Prevalence and Occlusal Risk Factors for Fractured Incisors among 11-12-Year-Old Children in the Trinidad and Tobago Population

Trudee Hoyte (Lead / Corresponding author), Anne Kowlessar, Anil Ali, David Bearn

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Abstract

This cross-sectional survey was carried out to ascertain the prevalence of fractured incisors in 11-12-year-olds. In addition we explored the relationship with overjet, incompetent lips, incisor inclination and to determine if there was any association with ethnicity and gender. All permanent incisors were examined in 672 children comprising 356 females (53.1%) and 315 males (46.9%). The sample comprised 11-12-year-olds in high schools across Trinidad and Tobago. Statistical analysis was undertaken using Chi-square test, independent t-test, and binary logistic regression. The prevalence of fractured incisors was 18.9%. Boys presented with an increased incidence of fractured incisors than girls. 86.3% of dental trauma was untreated. The average overjet of subjects with fractured incisors was 4.2 mm. 18.62% of subjects with fractured incisors had incompetent lips. The most common malocclusion (18.81%) with fractured incisors was class 2 division 1. The Afro-Trinidadian ethnicity had the highest prevalence of fractured incisors (11.0%) when compared to mixed ethnicities, which was statistically significant. Maxillary central incisors were the most commonly injured teeth. Most patients delayed in seeking dental treatment for fractured incisors in our population. Early orthodontic treatment is recommended to help reduce the risk of dental trauma.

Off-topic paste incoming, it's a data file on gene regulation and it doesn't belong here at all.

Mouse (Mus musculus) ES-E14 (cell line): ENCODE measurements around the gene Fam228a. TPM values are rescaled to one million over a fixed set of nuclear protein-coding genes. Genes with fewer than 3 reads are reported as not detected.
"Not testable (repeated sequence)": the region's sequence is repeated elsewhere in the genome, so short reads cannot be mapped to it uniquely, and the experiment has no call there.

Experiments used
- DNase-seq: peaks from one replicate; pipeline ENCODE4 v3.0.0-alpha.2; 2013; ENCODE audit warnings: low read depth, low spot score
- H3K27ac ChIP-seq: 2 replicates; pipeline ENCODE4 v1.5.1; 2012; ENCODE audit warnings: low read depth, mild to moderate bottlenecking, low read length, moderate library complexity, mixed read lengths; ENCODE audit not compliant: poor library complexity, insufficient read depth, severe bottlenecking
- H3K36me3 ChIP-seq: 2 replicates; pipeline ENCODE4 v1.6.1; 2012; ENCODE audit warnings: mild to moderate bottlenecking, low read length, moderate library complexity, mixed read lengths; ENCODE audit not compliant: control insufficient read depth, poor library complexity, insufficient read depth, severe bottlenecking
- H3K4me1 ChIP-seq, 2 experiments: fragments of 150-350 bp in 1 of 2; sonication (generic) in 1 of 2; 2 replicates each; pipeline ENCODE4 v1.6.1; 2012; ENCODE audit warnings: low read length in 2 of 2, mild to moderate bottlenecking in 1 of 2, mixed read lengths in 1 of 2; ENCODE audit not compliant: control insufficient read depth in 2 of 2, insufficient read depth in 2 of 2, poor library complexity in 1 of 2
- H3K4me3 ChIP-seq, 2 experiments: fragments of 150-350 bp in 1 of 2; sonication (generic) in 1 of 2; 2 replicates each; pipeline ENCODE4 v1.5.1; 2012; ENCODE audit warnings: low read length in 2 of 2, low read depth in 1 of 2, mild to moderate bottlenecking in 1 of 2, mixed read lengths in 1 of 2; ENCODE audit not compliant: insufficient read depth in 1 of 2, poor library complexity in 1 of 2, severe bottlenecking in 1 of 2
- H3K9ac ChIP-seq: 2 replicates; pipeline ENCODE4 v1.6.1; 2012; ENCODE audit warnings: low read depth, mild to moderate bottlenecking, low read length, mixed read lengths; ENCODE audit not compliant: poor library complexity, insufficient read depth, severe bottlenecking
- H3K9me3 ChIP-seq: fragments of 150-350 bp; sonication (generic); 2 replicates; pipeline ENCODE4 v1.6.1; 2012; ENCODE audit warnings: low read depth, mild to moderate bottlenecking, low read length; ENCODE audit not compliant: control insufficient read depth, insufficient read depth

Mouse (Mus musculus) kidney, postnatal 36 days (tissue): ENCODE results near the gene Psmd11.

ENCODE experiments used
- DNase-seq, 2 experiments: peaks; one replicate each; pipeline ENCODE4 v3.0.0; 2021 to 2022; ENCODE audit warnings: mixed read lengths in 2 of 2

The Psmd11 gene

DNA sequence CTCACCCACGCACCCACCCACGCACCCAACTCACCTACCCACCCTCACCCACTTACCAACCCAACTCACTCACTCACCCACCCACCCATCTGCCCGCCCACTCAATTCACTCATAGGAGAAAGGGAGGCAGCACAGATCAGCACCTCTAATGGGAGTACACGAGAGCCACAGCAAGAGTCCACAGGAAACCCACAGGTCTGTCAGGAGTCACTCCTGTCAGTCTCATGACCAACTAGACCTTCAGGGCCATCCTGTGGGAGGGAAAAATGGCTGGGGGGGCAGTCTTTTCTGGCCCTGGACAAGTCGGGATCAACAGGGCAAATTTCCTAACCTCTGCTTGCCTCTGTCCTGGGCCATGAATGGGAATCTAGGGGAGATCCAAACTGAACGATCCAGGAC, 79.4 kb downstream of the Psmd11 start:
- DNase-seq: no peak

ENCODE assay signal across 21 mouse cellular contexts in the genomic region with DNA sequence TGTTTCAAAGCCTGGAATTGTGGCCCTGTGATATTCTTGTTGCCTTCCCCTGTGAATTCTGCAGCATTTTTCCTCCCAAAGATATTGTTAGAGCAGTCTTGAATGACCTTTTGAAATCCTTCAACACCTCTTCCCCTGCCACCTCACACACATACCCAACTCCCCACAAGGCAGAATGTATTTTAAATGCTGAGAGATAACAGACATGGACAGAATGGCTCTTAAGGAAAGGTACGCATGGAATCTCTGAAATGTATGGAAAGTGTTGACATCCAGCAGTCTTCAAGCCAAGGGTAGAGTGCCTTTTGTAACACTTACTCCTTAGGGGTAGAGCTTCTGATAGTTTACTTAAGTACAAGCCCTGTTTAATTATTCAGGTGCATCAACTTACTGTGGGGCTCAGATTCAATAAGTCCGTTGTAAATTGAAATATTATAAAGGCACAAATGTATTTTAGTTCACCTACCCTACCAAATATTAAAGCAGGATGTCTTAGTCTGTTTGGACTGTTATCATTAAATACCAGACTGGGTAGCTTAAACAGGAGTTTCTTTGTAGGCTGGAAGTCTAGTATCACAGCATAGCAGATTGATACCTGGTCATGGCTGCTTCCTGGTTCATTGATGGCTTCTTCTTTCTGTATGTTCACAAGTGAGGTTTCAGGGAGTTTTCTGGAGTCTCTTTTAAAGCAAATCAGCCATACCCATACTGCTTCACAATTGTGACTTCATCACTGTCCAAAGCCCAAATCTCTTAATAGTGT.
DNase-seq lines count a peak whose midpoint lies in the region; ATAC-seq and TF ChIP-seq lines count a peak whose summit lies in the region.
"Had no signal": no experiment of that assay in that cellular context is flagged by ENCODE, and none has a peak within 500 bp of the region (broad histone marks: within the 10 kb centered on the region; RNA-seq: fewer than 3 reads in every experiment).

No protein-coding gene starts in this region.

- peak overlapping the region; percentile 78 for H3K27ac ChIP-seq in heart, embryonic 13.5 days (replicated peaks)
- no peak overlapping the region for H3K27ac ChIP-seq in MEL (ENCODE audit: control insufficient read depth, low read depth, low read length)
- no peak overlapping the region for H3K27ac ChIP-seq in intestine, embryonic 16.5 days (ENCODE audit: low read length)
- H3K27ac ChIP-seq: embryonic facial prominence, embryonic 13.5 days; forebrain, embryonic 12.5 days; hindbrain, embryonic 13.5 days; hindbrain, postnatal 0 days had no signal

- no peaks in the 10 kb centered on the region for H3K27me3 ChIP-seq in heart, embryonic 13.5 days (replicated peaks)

Original languageEnglish
Article number25
Pages (from-to)1-7
Number of pages7
JournalDentistry Journal
Volume8
Issue number1
Early online date6 Mar 2020
DOIs
Publication statusPublished - Mar 2020

Keywords

  • cross-sectional survey
  • prevalence
  • occlusal risk factors
  • fractured incisors
  • Trinidad and Tobago
  • Prevalence
  • Occlusal risk factors
  • Fractured incisors
  • Cross-sectional survey

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